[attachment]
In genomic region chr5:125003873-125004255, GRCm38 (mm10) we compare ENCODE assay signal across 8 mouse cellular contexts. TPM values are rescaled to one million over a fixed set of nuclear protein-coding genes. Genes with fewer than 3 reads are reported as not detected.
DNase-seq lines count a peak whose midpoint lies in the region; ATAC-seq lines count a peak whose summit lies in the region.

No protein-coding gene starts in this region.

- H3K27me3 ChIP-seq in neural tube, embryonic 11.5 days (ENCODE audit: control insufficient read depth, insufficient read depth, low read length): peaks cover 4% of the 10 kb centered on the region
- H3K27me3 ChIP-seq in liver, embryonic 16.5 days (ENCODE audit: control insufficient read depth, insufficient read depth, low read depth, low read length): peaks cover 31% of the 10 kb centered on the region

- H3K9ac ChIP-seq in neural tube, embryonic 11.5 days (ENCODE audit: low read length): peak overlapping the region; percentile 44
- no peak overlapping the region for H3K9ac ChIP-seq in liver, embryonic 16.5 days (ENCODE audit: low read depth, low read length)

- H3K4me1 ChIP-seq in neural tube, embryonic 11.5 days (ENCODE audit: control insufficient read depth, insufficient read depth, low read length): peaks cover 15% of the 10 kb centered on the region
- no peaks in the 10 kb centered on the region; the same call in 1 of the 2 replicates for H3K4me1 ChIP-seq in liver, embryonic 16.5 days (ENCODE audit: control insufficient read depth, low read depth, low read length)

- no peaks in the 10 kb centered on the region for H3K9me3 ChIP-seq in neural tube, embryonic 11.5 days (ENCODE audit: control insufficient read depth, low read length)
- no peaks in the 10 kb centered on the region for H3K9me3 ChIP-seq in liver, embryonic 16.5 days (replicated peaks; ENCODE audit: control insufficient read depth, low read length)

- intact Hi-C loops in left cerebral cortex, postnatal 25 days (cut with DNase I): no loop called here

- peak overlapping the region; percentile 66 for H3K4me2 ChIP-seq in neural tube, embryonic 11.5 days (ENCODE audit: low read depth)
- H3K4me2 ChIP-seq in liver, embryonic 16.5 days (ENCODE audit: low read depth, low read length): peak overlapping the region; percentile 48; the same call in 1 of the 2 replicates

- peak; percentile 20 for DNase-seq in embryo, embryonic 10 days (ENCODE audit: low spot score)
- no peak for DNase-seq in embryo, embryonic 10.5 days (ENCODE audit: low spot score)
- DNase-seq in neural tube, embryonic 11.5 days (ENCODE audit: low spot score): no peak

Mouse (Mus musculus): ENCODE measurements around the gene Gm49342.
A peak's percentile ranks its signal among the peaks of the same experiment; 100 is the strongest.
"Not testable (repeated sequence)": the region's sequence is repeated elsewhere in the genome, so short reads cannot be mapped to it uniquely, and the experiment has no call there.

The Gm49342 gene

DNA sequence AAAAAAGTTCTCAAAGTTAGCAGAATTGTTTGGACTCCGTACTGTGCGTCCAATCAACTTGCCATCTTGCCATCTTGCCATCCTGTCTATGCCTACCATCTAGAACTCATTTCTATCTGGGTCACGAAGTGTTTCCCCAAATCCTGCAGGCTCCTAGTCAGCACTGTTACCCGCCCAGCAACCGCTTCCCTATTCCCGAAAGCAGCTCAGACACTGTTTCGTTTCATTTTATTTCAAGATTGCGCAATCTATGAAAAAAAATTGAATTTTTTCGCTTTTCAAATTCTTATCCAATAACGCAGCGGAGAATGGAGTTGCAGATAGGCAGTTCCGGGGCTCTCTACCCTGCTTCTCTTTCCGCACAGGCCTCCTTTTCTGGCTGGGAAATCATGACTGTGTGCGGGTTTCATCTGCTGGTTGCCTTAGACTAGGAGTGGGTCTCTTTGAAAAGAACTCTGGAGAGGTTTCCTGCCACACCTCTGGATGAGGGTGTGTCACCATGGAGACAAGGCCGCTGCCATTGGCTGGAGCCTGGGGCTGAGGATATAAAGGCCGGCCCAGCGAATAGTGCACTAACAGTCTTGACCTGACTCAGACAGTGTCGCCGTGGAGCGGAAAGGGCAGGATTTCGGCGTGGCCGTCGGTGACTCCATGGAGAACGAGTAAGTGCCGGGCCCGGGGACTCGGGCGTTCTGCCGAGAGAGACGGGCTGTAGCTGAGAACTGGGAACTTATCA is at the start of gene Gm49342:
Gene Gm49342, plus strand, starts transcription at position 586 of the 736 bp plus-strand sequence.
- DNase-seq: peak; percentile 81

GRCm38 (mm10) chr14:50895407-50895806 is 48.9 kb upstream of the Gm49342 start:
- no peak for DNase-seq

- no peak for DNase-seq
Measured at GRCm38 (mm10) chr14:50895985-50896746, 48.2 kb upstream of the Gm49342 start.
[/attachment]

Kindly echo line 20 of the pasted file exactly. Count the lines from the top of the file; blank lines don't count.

"Not testable (repeated sequence)": the region's sequence is repeated elsewhere in the genome, so short reads cannot be mapped to it uniquely, and the experiment has no call there.